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First look: Numbers for iCloud

updated 09:09 am EDT, Fri July 5, 2013

Numbers for iCloud is beautiful, elegant and simple to use

In past two days, we have taken a "first look" at Pages for iCloud and Keynote for iCloud. Both are great examples of Apple's software-making prowess, and reinforce Apple CEO Tim Cook's recent assertion that it remains 'laser focused on product innovation'. Not being one for working with numbers, I was not particularly looking forward to looking more closely at Numbers. However, just as Pages and Keynote for iCloud will change your perception of what is possible in a web-based app, Numbers for iCloud will too. Even if you've never used a spreadsheet before, you just might actually want to use Numbers for iCloud when it debuts in the fall.

While newcomers might find Numbers for iCloud the most approachable spreadsheet application they've yet to come across, there is also plenty there for power users also. Numbers for iCloud will let you work with a full-blown Microsoft Excel spreadsheet simply by dragging and dropping it into the open browser page. It quickly loads and gets processed at the back end so that it is compatible with the Numbers for iCloud web app. Once processed, the file is ready to edit and manipulate just as you would in a native desktop app. It's fast, and very easy to get going.

As with Pages and Keynote for iCloud, Apple has a selection of professional quality templates to get you started rather than dropping you directly into a blank sheet. When I saw the set that Apple has already put together for the Numbers for iCloud beta, the program suddenly looked a lot like an app I will actually want to use. Attractive and easily-accessible templates ready to go include a checklist, loan comparison, personal budget, mortgage calculator, personal savings, auto log, weight loss and training, and a travel planner among several others.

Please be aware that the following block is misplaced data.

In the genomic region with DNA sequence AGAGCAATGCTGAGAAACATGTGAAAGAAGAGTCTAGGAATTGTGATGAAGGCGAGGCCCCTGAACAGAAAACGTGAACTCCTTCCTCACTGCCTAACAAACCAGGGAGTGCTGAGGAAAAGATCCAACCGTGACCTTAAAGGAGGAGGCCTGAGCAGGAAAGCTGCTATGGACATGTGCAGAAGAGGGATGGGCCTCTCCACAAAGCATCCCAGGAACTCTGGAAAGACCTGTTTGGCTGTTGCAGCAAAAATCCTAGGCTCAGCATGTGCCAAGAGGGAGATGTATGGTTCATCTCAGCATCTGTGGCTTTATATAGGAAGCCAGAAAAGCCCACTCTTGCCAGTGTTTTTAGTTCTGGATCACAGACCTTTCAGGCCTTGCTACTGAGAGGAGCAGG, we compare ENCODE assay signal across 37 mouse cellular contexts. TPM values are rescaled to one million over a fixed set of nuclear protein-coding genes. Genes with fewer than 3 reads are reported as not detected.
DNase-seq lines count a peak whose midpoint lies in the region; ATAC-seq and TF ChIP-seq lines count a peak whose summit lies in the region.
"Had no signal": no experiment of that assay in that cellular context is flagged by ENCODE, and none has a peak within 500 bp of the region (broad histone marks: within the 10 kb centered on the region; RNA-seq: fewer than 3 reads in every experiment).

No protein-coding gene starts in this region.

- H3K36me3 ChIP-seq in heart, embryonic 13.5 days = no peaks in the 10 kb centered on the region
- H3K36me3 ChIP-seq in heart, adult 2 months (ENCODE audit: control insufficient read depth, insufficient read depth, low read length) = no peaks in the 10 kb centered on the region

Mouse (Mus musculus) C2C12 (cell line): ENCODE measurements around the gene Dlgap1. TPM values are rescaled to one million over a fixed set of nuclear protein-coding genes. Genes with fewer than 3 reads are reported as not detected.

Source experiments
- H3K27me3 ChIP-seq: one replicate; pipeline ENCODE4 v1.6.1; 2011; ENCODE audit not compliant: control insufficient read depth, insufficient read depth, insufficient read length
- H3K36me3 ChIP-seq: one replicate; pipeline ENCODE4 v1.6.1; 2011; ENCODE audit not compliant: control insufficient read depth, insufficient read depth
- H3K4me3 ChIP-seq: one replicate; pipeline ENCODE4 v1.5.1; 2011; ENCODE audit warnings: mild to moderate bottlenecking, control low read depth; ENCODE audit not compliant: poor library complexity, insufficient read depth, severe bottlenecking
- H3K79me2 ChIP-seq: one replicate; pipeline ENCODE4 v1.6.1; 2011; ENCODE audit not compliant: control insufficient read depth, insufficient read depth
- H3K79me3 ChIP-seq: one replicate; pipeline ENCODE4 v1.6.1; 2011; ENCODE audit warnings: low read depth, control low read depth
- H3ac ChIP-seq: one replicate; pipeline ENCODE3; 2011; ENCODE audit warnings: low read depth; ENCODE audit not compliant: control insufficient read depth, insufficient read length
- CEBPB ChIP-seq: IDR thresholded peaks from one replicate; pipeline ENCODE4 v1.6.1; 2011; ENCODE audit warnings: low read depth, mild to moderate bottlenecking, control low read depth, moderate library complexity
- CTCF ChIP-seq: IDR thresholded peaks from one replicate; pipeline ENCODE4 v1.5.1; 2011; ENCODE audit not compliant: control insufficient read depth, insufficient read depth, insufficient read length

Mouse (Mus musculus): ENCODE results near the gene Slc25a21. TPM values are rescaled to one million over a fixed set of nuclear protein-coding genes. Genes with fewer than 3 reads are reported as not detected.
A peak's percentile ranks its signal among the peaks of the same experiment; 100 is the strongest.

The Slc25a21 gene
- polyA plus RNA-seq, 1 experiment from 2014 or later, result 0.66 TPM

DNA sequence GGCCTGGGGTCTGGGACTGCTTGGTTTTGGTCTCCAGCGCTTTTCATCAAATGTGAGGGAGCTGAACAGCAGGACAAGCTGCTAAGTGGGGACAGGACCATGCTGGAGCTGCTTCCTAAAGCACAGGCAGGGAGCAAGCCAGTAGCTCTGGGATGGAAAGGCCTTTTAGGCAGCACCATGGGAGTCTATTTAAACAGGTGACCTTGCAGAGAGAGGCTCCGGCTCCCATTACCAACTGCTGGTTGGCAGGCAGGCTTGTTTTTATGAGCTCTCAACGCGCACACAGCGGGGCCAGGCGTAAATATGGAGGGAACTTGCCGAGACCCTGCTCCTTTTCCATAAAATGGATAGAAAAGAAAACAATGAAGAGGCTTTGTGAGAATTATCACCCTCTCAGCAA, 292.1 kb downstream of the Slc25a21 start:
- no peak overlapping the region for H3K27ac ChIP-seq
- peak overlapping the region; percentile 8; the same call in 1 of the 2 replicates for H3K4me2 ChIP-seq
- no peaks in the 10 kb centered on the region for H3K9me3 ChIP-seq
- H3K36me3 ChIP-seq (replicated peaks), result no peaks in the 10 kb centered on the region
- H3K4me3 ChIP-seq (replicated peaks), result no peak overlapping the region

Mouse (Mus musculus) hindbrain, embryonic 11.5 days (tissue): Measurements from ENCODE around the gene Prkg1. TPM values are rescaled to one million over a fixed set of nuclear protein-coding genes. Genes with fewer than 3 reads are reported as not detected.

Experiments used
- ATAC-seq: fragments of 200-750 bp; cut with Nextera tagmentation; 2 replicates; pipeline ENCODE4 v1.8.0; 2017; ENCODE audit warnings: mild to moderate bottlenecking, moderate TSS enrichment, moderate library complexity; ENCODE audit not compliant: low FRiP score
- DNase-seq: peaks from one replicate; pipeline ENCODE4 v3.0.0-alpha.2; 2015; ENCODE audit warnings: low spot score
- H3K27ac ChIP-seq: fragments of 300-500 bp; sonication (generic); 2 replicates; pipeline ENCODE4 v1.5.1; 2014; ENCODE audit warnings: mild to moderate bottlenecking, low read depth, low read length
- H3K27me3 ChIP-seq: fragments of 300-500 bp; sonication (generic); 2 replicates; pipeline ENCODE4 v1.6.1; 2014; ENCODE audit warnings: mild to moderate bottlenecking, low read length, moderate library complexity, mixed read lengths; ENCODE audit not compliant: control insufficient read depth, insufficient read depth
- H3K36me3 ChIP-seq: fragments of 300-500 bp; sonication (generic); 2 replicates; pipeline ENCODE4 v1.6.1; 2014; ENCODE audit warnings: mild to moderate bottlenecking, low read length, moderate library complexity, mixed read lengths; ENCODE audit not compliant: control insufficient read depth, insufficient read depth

These are all really useful and better still, super easy to use. I toyed around with the personal budget template, which comes preformatted with a pie chart and a bar graph. It is really something else to watch the preset formulas and functions automatically and dynamically adjust the pie chart and template the instant that new data is entered into a corresponding field. The user doesn't need to do a thing to make it happen. Yet, for more advanced users, all the formulas and functions can also be edited and tailored to specific requirements if you choose. Apple says that there are over 250 functions built into Numbers for iCloud.

The vacation-planning template is another Numbers for iCloud template that is likely to be popular with users who wouldn't otherwise typically use a spreadsheet. Advanced users are probably going to enjoy using it as well. Apple has also built-in the powerful image editing tools that also feature in both Pages and Keynote for iCloud. Photos can be manipulated in a variety of ways, with spacing and placement guides automatically appearing and disappearing when needed. Right-click functionality is also built in.

As I've written about Pages and Keynote for iCloud, you really need to do a double-take to fully appreciate that this is all happening in a browser. It is so much like a desktop that if someone who didn't know better was watching you using the apps, they would assume that they were native desktop apps. None of the new iWork web apps work offline, however. The web apps are also compatible with Internet Explorer 9 or later and Chrome 27.0.1 or later as well. We've also tested the apps with our Chromebook. Although not fully supported, it was functional.